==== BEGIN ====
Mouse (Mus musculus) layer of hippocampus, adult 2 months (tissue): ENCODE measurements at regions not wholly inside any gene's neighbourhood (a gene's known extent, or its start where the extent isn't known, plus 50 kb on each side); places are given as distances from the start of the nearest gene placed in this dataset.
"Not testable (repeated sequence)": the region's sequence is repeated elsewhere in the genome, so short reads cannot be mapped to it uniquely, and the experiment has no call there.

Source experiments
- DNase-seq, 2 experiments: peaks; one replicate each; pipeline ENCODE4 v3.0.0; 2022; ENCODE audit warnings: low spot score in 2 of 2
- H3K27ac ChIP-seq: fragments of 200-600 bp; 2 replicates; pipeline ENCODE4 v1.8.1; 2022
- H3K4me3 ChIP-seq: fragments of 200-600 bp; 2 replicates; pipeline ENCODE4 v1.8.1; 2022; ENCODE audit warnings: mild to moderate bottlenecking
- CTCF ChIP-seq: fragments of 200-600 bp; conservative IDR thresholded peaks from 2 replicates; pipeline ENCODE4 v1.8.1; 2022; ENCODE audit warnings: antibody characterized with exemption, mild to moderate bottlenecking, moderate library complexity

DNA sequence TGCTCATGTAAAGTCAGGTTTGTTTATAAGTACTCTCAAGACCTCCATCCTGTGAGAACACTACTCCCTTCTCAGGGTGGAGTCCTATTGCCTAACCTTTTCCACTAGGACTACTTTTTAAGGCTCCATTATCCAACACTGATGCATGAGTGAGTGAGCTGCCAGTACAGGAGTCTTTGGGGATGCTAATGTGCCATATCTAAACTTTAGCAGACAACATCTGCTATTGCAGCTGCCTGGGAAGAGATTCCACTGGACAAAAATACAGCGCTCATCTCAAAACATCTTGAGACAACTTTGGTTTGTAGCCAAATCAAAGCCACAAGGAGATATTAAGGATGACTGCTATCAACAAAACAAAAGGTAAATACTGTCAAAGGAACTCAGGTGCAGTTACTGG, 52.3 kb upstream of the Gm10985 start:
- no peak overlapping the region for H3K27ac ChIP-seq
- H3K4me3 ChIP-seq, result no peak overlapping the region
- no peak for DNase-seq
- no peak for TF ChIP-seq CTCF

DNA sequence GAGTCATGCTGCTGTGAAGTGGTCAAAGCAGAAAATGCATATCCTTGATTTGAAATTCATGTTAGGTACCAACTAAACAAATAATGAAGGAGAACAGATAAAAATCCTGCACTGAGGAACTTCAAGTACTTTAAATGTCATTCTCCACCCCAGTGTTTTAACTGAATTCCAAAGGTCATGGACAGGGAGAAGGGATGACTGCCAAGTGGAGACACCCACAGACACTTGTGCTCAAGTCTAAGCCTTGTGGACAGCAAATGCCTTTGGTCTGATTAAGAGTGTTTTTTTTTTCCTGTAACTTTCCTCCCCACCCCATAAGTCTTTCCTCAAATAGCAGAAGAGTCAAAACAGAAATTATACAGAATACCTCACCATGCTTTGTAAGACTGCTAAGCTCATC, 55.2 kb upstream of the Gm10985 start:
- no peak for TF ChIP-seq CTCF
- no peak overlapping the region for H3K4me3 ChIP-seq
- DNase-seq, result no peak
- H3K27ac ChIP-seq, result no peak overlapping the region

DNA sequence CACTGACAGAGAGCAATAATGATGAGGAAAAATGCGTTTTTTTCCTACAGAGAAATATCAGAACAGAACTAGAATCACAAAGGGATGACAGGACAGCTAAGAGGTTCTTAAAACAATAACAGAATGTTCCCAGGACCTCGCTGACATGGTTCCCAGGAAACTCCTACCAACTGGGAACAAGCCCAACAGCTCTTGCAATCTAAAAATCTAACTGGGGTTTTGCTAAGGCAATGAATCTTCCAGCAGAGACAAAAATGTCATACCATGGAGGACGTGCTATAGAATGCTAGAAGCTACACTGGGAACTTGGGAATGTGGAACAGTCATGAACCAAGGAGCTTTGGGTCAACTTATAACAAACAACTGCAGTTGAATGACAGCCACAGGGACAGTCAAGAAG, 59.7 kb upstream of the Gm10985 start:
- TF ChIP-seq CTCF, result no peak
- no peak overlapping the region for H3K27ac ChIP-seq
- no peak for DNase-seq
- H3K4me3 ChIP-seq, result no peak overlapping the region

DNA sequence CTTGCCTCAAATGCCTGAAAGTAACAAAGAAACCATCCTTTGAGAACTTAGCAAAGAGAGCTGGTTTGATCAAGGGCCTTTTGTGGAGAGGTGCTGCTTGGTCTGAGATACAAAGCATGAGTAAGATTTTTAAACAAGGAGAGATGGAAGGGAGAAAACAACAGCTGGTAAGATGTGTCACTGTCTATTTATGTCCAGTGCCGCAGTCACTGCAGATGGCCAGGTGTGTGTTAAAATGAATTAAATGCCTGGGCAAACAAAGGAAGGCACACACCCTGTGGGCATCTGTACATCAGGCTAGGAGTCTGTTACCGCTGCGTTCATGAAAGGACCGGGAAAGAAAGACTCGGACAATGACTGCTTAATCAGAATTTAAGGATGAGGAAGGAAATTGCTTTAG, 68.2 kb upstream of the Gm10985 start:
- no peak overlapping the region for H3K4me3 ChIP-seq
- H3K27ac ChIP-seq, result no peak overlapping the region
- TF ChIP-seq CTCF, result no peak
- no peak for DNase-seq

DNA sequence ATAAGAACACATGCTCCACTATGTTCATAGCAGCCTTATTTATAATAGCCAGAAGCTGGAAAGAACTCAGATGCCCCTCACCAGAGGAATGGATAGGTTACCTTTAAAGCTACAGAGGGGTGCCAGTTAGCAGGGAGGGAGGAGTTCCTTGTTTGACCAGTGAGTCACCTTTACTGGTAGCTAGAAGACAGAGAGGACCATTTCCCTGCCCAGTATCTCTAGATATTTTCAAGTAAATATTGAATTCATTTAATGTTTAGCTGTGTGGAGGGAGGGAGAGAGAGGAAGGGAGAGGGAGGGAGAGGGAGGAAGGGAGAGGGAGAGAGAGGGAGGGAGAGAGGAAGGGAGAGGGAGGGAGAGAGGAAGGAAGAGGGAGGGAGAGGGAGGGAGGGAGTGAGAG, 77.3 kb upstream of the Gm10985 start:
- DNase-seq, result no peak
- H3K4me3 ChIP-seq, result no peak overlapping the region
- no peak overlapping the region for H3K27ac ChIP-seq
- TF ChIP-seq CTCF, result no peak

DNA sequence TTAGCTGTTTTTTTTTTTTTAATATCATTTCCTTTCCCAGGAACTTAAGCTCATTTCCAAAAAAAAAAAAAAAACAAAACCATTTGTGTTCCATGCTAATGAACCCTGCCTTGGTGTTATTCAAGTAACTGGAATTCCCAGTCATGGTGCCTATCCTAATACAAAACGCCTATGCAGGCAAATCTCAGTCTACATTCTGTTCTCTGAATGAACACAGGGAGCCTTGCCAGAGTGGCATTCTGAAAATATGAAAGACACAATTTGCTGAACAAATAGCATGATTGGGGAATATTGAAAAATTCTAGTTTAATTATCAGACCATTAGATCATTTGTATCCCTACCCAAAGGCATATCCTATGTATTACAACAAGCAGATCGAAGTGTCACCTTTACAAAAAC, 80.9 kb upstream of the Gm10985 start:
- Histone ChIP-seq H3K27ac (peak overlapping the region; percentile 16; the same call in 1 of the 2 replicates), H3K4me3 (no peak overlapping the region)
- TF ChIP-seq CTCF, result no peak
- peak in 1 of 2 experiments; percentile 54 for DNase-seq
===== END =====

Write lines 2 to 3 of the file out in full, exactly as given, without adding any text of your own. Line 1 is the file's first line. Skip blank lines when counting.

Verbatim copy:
"Not testable (repeated sequence)": the region's sequence is repeated elsewhere in the genome, so short reads cannot be mapped to it uniquely, and the experiment has no call there.

Source experiments